Tech firms are beginning to push back against remote working.
Apple is one of several companies attempting to draw remote staff back to the offices. The company has set a deadline for corporate employees to work onsite for at least three days a week by Labor Day, according to Bloomberg’s Mark Gurman. Employees are expected to work onsite on Tuesdays, Thursdays, and the third day of their choice.
Tech firms are struggling to maintain productivity with a majority of their staff remote working. Apple, Alphabet, and Meta Platforms have reported productivity losses, with the latter reporting a significant 1% drop in second-quarter revenue since last year.
“U.S. labor productivity declined for a second straight quarter, amid a broad trend that output per hour worked has fallen since the early stages of the pandemic. Paying staff more to produce less feeds into higher prices,” according to Barron’s.
Why it’s important
Having a high percentage of remote workers is having a negative impact on company cultures. It is leaving office buildings half-filled and making it harder for firms to operate and communicate internally and externally, which is beginning to affect profitability.
JPMorgan Chase CEO Jamie Dimon noted the loss of “creative combustion,” that employees work better together in person. He also said that his company has lost clients and deals due to the fact that competitors were willing to travel and meet in person. Dimon also dismissed remote working as “management by Hollywood Squares.”
Morgan Stanley CEO James Gorman said in an exchange with Wells Fargo Securities analyst Mike Mayo that mentorship needs to happen in person and can’t be handled as well remotely. Gorman says he still plans to be “flexible where flexibility is called for” and to allow remote working to continue with respect to employees’ health and family needs, but suggests he will start adding pressure to return employees onsite.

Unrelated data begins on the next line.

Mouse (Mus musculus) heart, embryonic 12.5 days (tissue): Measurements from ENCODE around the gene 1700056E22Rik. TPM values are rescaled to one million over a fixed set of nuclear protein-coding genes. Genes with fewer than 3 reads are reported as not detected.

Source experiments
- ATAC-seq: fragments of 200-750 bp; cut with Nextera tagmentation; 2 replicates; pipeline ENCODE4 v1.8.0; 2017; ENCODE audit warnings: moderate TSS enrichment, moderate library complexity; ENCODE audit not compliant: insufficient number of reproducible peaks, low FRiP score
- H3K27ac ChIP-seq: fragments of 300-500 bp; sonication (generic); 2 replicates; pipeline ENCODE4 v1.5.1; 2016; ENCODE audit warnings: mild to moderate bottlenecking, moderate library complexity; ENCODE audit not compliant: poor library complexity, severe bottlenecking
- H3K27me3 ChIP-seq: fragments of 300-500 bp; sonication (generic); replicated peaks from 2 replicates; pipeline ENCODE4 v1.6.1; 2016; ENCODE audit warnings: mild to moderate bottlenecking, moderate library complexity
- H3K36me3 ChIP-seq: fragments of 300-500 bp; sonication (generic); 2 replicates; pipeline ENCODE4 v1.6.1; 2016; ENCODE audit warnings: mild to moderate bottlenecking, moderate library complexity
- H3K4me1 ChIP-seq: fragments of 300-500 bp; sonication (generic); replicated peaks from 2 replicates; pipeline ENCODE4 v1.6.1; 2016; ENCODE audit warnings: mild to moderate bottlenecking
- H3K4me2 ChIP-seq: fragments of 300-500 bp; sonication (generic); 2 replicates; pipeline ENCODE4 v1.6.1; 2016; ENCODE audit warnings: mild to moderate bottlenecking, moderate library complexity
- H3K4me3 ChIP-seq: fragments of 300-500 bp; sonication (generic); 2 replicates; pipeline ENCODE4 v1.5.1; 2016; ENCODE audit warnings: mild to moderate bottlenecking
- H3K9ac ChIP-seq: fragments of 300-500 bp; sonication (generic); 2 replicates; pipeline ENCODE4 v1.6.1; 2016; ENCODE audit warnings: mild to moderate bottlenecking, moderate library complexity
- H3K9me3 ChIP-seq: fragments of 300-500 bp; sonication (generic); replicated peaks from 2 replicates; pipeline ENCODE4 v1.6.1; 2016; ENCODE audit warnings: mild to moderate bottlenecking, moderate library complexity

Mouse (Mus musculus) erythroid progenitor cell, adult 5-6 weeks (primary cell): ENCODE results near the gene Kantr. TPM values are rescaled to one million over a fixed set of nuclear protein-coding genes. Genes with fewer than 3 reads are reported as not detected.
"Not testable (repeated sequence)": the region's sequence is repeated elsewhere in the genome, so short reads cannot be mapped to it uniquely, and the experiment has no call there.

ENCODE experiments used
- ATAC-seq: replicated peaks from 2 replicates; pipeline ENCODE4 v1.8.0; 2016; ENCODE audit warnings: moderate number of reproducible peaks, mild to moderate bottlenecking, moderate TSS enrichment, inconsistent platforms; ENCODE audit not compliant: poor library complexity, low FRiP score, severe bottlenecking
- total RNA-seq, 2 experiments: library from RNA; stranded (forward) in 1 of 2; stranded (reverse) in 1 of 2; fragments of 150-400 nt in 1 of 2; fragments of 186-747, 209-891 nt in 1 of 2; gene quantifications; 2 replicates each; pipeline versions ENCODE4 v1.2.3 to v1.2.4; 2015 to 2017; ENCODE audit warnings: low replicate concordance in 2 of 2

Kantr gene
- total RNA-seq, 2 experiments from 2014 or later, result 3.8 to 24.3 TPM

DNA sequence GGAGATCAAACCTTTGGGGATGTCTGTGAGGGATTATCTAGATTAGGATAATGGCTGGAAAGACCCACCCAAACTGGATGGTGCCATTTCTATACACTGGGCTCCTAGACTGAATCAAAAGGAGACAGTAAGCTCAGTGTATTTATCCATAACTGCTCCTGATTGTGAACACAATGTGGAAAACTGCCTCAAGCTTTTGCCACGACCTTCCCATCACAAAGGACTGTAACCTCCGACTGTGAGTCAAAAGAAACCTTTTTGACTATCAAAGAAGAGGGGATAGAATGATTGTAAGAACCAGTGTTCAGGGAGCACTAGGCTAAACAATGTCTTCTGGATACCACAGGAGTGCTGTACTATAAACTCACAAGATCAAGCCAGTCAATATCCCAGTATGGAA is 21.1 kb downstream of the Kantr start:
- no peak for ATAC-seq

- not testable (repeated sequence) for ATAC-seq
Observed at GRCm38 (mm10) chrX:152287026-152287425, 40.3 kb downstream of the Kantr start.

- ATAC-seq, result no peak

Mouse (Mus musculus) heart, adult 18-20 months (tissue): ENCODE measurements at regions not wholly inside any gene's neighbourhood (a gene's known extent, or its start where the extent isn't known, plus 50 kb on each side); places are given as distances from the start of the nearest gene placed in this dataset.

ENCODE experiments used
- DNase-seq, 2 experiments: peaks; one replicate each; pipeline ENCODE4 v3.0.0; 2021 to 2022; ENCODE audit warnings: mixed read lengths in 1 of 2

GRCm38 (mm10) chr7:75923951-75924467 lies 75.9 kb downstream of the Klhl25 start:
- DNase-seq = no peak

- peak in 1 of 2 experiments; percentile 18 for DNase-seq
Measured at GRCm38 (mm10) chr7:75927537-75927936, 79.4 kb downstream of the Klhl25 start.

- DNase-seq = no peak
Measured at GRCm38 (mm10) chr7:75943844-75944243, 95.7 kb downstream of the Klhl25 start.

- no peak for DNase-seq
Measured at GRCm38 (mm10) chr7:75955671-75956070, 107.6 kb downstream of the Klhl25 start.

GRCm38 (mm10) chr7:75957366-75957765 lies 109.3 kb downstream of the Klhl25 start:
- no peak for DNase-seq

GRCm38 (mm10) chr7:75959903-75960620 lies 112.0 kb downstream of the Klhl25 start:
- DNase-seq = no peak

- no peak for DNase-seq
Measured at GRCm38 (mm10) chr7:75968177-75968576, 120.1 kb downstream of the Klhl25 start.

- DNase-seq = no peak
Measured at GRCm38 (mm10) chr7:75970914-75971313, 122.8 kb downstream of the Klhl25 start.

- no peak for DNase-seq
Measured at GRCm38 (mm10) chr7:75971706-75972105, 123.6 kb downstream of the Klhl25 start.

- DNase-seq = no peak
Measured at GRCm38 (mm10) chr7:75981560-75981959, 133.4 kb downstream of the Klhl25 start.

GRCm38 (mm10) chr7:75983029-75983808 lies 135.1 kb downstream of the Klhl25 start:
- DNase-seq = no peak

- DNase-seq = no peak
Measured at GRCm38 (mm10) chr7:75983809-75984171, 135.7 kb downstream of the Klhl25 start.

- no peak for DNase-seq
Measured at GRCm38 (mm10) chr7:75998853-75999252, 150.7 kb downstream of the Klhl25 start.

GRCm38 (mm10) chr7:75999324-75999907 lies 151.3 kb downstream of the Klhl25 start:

Backing up a bit
The COVID pandemic forced many companies to embrace remote work. Many companies have chosen to make this change permanent. “The transition to working from home has been fast and furious for a lot of organizations over the past few years. Now many companies have learned that permanent remote work is the future of work—pandemic or not,” says Flexjobs.
According to Pew Research, 61% of remote workers are doing so by choice. “The impetus for working from home has shifted considerably since 2020. Today, more workers say they are doing this by choice rather than necessity.”
Return-to-office rates in New York City are as low as 40% in New York City and 37.5% in San Francisco, according to MarketWatch. The national average is 44%.
“If you can go to a restaurant in New York City, you can come into the office, and we want you in the office. By Labor Day, I’ll be very disappointed if people haven’t found their way into the office and then we’ll have a different kind of conversation,” says Gorman.